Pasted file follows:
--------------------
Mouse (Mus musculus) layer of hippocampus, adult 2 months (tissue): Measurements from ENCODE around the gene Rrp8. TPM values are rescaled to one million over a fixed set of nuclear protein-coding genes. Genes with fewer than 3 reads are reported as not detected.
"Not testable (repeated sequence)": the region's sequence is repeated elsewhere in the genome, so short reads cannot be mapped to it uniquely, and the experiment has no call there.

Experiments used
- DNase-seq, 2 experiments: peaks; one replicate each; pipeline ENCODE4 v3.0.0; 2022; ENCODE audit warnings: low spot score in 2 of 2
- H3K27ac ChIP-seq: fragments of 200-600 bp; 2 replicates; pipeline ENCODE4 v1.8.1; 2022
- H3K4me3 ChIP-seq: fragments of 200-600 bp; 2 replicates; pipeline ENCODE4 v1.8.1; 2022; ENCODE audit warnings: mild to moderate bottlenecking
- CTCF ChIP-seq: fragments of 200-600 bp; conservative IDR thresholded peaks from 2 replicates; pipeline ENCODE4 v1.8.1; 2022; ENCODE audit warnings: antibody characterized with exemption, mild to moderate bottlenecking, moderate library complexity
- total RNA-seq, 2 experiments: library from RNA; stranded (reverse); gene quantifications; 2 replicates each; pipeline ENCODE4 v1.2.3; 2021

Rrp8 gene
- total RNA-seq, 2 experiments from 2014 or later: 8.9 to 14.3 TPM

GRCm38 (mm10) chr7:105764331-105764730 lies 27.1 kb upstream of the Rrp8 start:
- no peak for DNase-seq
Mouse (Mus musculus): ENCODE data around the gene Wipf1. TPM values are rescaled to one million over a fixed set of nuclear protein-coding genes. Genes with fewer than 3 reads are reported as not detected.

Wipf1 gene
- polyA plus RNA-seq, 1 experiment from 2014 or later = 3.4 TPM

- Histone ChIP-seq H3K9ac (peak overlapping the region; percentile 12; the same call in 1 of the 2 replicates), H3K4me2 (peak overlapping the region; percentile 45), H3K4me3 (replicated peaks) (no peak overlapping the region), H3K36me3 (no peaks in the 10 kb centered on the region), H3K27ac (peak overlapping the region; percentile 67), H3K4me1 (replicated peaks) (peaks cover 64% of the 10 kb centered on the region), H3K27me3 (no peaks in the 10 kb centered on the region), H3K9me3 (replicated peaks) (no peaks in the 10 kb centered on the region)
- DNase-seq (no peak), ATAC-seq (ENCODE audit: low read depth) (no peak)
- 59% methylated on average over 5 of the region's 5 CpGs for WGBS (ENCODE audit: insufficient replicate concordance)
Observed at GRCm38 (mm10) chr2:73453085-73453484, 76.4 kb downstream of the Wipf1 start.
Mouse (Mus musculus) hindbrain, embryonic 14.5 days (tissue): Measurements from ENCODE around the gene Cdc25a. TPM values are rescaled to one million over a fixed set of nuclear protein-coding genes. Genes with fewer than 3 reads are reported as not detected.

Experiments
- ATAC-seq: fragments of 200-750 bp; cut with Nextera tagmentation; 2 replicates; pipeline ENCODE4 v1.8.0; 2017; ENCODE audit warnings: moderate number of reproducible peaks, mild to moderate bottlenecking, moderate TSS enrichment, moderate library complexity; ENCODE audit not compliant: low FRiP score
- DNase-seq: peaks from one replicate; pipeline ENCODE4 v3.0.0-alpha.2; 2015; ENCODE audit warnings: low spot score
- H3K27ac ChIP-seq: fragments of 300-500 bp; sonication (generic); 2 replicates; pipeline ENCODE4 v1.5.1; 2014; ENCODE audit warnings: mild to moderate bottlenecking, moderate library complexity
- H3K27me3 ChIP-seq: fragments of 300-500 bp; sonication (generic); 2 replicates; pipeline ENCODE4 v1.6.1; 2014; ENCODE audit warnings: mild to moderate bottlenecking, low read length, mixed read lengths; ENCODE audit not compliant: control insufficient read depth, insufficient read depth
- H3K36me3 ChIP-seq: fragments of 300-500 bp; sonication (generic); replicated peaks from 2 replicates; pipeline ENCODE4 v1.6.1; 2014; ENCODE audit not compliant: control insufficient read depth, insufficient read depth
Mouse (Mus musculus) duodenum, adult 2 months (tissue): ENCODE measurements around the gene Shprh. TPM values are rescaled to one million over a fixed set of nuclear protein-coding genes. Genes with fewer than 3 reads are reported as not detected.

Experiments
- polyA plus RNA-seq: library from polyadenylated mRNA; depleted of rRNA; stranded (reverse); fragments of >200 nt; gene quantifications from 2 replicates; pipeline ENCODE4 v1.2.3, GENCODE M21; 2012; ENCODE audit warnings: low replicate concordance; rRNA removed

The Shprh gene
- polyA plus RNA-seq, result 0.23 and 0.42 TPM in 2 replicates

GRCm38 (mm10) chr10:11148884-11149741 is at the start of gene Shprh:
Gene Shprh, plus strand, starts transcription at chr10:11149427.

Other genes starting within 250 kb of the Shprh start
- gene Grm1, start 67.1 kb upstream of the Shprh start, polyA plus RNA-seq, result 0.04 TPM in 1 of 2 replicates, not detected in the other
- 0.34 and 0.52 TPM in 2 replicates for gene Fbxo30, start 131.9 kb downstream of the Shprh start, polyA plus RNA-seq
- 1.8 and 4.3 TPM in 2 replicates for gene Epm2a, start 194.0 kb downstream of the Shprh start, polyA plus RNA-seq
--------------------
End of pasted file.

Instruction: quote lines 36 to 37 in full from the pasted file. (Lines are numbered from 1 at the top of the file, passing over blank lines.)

- 0.34 and 0.52 TPM in 2 replicates for gene Fbxo30, start 131.9 kb downstream of the Shprh start, polyA plus RNA-seq
- 1.8 and 4.3 TPM in 2 replicates for gene Epm2a, start 194.0 kb downstream of the Shprh start, polyA plus RNA-seq